Why trash talking is bad for your reputation
This is Day 16 of our new series: 30 days to a better online reputation. Be sure to subscribe to our blog so you don’t miss a single important lesson![divider]
“Never make negative comments or spread rumors about anyone. It depreciates their reputation and yours.” Brian Koslow
There’s a reason why online reputation management has become so important. The rise of social media has made it easy for anyone to take to the web and share their opinion about anyone or anything. Sometimes those opinions are a deliberate attack and sometimes it’s just a simple case of wanting to vent. Let off a little steam.
The problem for you is that it can be tempting to do just that, when dealing with a difficult customer or annoying competitor. An off-the-cuff tweet about a customer, a Facebook post about your boss, or blog comment about one of your competitors might seem benign, but can quickly escalate into a reputation crisis you didn’t see coming.
Don’t talk trash
The problem with talking smack is that your attempt to devalue the reputation of someone else often backfires against you. Unless you’re an NFL quarterback or WWE wrestler, talking trash makes you look petty, desperate, or just plain ugly. It doesn’t even matter if you trash talk in a private forum or behind a protected Twitter stream, this stuff tends to leak out. There you were carefully crafting the perfect brand and now your own words have tarnished your reputation.
In the movie Bambi, the character Thumper is reminded, “If you can’t say something nice, don’t say nothin’ at all. ” Great advice that’s worth exploring in more detail.
Don’t bad mouth your competitors
As you grow your reputation, you’ll find yourself on the radar of more and more stakeholders. These people will undoubtedly have questions about why they should trust, and do business, with you. Inevitably, you’ll be asked how you stack up to your competition. Be careful, it’s a trap!
While you should know how you match up to your biggest competitors, you should also know how best to relay that information without it appearing as though you are trash talking. The key is to play to your own strengths in such as way that it highlights your competitors’ weaknesses.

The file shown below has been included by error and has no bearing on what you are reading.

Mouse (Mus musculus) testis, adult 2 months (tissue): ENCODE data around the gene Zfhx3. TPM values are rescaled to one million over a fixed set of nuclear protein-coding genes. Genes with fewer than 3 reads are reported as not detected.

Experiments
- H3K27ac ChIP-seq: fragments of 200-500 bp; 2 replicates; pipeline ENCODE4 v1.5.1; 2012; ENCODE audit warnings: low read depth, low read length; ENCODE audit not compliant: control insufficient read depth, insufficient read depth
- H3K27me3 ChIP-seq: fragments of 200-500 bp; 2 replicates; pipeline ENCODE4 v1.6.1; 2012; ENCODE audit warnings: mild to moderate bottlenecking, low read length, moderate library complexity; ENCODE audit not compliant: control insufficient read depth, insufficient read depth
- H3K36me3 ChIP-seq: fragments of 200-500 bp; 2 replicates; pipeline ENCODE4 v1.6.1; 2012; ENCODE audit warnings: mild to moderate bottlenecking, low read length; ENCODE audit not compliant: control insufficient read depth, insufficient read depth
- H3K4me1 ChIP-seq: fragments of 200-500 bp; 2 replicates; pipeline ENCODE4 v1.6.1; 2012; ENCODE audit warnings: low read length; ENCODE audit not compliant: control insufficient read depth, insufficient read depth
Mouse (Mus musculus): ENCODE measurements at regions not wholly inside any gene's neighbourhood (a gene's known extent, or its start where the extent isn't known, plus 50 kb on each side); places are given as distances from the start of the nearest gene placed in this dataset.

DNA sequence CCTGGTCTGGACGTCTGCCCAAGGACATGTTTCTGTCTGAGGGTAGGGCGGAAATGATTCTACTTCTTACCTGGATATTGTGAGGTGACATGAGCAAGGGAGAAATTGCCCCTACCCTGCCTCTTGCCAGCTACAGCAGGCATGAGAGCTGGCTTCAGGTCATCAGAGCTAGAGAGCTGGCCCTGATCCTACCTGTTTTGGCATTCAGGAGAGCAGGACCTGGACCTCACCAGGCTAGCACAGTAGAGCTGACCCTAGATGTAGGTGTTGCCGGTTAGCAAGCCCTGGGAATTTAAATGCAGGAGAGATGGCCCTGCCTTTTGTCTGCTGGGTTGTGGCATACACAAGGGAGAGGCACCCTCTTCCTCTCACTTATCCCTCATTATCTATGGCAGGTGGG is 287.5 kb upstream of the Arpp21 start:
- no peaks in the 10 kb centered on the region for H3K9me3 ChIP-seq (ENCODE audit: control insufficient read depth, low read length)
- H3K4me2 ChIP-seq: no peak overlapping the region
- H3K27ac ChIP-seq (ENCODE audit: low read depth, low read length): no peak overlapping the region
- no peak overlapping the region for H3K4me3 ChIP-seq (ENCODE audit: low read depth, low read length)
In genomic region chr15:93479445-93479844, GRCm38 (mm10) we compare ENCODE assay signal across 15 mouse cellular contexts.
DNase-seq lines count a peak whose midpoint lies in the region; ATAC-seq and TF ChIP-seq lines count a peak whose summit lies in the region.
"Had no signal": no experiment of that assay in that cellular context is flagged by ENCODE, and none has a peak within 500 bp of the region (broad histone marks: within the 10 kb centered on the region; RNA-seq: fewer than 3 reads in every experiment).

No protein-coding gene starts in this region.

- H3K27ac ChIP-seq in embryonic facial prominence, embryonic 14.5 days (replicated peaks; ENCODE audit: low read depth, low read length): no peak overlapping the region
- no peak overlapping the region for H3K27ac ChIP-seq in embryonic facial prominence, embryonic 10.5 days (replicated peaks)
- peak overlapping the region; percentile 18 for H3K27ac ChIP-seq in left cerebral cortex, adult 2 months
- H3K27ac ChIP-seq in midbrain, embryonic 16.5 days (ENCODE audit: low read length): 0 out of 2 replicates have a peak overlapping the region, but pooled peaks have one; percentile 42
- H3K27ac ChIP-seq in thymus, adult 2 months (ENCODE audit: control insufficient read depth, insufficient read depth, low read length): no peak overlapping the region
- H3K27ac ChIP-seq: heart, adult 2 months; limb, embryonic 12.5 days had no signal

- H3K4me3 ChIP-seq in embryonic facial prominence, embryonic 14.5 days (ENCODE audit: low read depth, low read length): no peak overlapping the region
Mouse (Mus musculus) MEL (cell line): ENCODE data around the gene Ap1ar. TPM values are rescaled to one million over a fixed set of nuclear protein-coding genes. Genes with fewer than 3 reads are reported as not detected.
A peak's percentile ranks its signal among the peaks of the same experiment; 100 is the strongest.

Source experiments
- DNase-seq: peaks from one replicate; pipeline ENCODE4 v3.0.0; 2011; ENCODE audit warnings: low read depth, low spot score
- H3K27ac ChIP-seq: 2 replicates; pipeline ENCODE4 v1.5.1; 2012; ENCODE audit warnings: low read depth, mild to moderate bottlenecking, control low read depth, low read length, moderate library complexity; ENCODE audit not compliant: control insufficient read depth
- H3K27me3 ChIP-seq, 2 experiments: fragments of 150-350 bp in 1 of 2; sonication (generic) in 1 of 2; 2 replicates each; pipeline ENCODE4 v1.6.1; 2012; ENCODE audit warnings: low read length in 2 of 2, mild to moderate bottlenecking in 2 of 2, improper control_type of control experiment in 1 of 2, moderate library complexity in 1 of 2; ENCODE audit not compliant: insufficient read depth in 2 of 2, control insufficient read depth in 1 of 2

If you’re comparing yourself to your competition in general, then you’ll want to pick two or three talking points where you know that your reputation is the strongest. If you’re asked to compare yourself to a specific competitor, then you can be more specific in the areas that you wish to highlight. Saying, “we offer the best battery life of all tablet manufacturers,” sounds a whole lot better than, “have you seen how awful the battery life is for Competitor X’s tablet?”
If nothing else, bad mouthing your competitors is a distraction. First, you are allowing yourself to be compared to another person or company. Don’t let their brand become a part of your reputation positioning. Second, how far are you willing to go with this? What if your competitor starts negatively talking about your brand? What if they get so annoyed with your comparisons that they start running display ads attacking your brand? Not only can trash talking become a drain on your time, but it can also drain you financially.
Don’t talk trash about your customers
Please tell me the above sub-heading is causing you to scratch your head and ask, “why would anyone trash talk their own customers?” I hope that this seems obvious to you, but you would be surprised how often it happens.
The problem occurs when you send obscure tweets about that “difficult customer” or tell your Facebook friends about “a really annoying client that is an idiot.” Your attempt to be vague and ambiguous can easily ruffle some feathers. How easily? All it takes is for your customer to be a Facebook friend or Twitter follower. They just got off the phone with you and now they see your comment. You don’t think they’ll put two and two together?
Don’t diss your boss
As I am writing this, over two dozen people have tweeted out “I hate my boss” in the past 24 hours. What were they thinking? They have publicly tweeted how much they dislike their superior, so I am assuming that they want to get fired this week.
Google+, Facebook, and Twitter are littered with employees publicly venting, without realizing that their manager could easily be monitoring their social media activity. If you want to bad mouth your boss, confide with your best friend, over coffee, at a coffee shop at least 5 miles from your place of work!
You’re not always right
Another good reason not to trash talk is that you never know when you have all of the facts. You may gripe about how a customer keeps complaining that your software constantly crashes. You tell your social network that the customer is a troglodyte, only to later discover a bug in your software that is indeed causing it to crash.
You should always give others the benefit of the doubt. It is much safer to assume the customer has a genuine problem instead of later backtracking and eating humble pie because you called them a moron. Better yet, don’t bad mouth them at all, and never have this problem in the first place!
The exception to the rule
Hopefully you’re now convinced why you should never trash talk online. With that rule firmly planted in your mind, it’s time to break it. There is one exception where it can be permissible—and even beneficial—to trash talk your competitor or customer. The exception can be made when you are under a defamatory reputation attack. If you are facing unfair accusations then you absolutely need to be vocal and stick up for yourself.
You’ll learn more about handling such unsubstantiated attacks on day 28. For now, stay focused on talking about your positive attributes and stay away from talking trash about others. That’s advice so easy, a cartoon rabbit can understand it!